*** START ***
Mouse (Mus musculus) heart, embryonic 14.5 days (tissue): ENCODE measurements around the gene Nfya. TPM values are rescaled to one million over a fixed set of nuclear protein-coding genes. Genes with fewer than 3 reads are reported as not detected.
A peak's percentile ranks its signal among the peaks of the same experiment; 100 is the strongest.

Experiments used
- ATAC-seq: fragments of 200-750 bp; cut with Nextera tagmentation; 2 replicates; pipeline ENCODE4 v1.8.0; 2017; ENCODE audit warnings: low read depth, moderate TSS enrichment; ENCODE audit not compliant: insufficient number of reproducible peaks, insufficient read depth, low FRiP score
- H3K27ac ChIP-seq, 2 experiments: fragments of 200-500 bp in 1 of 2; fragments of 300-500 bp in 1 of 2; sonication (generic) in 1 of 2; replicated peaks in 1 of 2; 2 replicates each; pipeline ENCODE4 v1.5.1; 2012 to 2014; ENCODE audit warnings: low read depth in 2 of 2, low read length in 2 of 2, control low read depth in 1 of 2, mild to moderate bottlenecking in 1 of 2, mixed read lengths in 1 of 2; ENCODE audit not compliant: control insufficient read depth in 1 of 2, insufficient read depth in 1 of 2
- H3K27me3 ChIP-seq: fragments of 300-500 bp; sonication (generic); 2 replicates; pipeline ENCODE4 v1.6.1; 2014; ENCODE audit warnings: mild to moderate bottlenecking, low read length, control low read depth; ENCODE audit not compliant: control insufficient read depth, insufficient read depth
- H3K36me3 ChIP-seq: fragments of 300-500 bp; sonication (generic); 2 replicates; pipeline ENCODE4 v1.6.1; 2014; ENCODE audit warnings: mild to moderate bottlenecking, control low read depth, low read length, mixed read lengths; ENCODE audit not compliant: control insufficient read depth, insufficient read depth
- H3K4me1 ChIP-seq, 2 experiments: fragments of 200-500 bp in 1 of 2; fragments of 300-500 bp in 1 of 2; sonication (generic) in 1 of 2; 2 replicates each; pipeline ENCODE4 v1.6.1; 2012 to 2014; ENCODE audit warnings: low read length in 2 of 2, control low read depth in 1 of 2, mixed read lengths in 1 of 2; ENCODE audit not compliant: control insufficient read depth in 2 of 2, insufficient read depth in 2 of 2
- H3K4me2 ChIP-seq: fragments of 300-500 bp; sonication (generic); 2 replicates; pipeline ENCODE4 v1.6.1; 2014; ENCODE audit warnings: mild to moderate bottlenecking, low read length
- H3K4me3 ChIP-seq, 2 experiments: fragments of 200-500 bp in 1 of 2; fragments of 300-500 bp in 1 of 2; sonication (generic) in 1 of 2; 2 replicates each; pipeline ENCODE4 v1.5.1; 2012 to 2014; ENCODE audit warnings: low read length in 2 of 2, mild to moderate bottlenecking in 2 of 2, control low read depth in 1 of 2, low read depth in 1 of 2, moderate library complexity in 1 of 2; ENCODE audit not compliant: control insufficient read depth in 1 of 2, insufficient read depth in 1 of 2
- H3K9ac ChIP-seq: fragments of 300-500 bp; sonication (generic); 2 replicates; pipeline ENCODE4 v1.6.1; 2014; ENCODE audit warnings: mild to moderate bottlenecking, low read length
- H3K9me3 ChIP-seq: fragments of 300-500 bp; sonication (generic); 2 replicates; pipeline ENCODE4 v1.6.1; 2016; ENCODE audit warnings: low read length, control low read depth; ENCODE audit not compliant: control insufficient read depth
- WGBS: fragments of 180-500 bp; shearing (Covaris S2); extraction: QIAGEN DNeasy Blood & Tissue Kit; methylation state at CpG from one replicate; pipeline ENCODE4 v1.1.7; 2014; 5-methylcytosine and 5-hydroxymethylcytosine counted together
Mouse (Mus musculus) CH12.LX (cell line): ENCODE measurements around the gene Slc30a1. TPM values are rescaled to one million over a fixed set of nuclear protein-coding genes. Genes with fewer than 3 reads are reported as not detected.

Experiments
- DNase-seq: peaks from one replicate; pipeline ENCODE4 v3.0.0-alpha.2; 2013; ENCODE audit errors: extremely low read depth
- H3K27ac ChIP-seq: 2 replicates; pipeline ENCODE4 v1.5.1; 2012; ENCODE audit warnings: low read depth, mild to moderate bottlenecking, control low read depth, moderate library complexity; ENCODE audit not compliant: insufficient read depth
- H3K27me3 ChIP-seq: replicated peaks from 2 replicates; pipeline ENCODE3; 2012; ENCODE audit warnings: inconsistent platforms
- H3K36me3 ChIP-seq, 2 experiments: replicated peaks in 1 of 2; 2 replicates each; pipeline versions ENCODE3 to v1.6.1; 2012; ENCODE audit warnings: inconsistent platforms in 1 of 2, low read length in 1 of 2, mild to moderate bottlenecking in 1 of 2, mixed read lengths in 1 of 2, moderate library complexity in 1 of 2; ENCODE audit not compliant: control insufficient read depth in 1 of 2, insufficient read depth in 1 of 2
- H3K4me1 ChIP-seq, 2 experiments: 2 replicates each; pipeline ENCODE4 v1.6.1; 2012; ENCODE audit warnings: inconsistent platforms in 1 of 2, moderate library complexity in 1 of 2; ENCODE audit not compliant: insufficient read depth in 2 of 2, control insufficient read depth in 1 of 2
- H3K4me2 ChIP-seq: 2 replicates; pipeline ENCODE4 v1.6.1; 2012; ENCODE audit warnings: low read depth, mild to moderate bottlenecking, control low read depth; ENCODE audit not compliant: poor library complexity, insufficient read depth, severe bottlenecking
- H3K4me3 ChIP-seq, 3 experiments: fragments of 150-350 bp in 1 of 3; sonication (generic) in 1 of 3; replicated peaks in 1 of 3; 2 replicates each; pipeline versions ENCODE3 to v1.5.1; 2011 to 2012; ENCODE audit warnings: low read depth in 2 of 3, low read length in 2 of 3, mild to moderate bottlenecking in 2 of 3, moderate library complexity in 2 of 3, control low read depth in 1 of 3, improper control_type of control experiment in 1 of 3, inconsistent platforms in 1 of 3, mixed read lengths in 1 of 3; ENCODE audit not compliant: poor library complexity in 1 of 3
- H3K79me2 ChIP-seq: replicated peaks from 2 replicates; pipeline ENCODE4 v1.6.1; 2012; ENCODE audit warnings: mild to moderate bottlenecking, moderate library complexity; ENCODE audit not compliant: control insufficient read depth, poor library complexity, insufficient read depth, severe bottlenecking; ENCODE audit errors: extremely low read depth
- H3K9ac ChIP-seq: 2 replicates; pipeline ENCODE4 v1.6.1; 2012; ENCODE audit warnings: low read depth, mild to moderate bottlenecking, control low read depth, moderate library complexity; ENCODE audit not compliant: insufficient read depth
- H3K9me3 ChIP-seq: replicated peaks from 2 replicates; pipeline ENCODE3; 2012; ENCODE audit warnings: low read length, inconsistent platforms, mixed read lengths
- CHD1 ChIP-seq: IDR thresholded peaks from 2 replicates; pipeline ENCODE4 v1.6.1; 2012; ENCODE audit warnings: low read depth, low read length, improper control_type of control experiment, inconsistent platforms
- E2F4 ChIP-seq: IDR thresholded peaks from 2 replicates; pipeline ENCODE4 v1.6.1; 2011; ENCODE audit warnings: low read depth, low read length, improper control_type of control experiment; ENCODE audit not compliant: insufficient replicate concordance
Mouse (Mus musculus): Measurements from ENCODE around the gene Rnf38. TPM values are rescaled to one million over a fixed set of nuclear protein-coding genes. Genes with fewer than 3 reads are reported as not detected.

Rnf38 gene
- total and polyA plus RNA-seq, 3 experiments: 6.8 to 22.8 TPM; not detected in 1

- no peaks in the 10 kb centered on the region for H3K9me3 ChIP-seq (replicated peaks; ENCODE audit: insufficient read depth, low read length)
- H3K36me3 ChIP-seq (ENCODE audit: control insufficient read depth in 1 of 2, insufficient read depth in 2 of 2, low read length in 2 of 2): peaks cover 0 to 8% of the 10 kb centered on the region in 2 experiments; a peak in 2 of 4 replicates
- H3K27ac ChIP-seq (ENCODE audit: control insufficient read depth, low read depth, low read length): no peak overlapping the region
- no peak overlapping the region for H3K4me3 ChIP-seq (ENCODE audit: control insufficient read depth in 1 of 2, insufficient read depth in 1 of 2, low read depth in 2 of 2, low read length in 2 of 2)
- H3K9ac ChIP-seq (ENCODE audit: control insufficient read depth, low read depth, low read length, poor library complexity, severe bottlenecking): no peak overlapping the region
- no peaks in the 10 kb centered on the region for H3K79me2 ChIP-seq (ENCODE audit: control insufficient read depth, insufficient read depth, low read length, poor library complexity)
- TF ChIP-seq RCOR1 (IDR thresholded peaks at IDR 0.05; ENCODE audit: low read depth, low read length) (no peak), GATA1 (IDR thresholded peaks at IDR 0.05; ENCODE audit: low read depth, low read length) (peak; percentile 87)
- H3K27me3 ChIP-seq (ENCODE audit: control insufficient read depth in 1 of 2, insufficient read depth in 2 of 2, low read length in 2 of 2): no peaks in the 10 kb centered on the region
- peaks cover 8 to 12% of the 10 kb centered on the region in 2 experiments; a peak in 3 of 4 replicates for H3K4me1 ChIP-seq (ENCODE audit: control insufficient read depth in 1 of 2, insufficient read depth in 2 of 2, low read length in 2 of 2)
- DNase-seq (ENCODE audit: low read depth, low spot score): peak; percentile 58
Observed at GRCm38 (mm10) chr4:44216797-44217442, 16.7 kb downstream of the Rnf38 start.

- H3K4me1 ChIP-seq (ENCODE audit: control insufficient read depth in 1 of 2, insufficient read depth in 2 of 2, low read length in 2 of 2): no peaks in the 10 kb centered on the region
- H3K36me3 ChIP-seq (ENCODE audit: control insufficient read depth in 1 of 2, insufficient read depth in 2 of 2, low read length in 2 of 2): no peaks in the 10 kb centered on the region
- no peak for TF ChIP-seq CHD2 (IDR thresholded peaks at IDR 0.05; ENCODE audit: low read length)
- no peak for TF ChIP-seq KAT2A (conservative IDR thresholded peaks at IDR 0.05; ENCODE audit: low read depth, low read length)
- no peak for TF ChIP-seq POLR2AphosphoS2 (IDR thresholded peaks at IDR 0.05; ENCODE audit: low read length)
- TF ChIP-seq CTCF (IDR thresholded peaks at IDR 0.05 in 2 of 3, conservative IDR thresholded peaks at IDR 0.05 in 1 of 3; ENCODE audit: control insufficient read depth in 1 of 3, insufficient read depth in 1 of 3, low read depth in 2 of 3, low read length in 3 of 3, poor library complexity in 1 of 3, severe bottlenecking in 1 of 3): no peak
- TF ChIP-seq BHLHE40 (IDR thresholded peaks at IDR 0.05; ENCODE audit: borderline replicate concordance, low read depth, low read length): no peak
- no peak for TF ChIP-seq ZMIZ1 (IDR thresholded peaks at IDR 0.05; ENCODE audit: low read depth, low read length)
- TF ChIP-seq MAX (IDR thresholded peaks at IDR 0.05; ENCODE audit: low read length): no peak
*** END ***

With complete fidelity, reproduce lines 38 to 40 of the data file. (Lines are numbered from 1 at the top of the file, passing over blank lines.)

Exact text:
- H3K27me3 ChIP-seq (ENCODE audit: control insufficient read depth in 1 of 2, insufficient read depth in 2 of 2, low read length in 2 of 2): no peaks in the 10 kb centered on the region
- peaks cover 8 to 12% of the 10 kb centered on the region in 2 experiments; a peak in 3 of 4 replicates for H3K4me1 ChIP-seq (ENCODE audit: control insufficient read depth in 1 of 2, insufficient read depth in 2 of 2, low read length in 2 of 2)
- DNase-seq (ENCODE audit: low read depth, low spot score): peak; percentile 58